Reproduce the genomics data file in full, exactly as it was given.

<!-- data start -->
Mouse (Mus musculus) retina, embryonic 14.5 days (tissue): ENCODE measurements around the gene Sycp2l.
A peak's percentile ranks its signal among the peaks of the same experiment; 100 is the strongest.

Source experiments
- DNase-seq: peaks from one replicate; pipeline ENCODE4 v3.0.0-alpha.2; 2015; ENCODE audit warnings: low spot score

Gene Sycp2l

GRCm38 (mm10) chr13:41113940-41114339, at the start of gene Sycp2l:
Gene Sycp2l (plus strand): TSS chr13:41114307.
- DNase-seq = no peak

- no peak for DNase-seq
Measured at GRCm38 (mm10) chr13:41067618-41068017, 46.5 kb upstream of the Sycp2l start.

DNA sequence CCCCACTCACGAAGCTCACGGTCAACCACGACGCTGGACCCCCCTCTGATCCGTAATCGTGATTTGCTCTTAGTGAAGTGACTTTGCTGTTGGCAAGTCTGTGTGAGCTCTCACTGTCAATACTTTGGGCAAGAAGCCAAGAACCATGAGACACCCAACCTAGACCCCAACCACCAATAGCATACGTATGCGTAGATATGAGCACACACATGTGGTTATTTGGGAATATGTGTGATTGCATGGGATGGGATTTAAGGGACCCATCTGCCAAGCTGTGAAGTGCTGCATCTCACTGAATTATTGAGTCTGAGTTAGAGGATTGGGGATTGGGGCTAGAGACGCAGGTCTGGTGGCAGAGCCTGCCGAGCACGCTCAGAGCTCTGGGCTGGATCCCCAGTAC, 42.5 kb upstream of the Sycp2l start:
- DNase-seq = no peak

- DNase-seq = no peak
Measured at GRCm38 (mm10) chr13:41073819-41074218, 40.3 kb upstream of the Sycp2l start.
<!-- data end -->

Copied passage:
Mouse (Mus musculus) retina, embryonic 14.5 days (tissue): ENCODE measurements around the gene Sycp2l.
A peak's percentile ranks its signal among the peaks of the same experiment; 100 is the strongest.

Source experiments
- DNase-seq: peaks from one replicate; pipeline ENCODE4 v3.0.0-alpha.2; 2015; ENCODE audit warnings: low spot score

Gene Sycp2l

GRCm38 (mm10) chr13:41113940-41114339, at the start of gene Sycp2l:
Gene Sycp2l (plus strand): TSS chr13:41114307.
- DNase-seq = no peak

- no peak for DNase-seq
Measured at GRCm38 (mm10) chr13:41067618-41068017, 46.5 kb upstream of the Sycp2l start.

DNA sequence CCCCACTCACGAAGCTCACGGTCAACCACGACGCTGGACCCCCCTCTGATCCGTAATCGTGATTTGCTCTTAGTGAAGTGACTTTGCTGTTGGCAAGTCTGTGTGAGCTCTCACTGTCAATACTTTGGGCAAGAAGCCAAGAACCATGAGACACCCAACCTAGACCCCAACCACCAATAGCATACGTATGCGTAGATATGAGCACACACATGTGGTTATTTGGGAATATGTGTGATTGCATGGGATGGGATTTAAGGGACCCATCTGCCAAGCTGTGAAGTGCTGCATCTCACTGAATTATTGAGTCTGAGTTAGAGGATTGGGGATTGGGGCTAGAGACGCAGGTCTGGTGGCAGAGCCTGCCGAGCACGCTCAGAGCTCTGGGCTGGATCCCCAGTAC, 42.5 kb upstream of the Sycp2l start:
- DNase-seq = no peak

- DNase-seq = no peak
Measured at GRCm38 (mm10) chr13:41073819-41074218, 40.3 kb upstream of the Sycp2l start.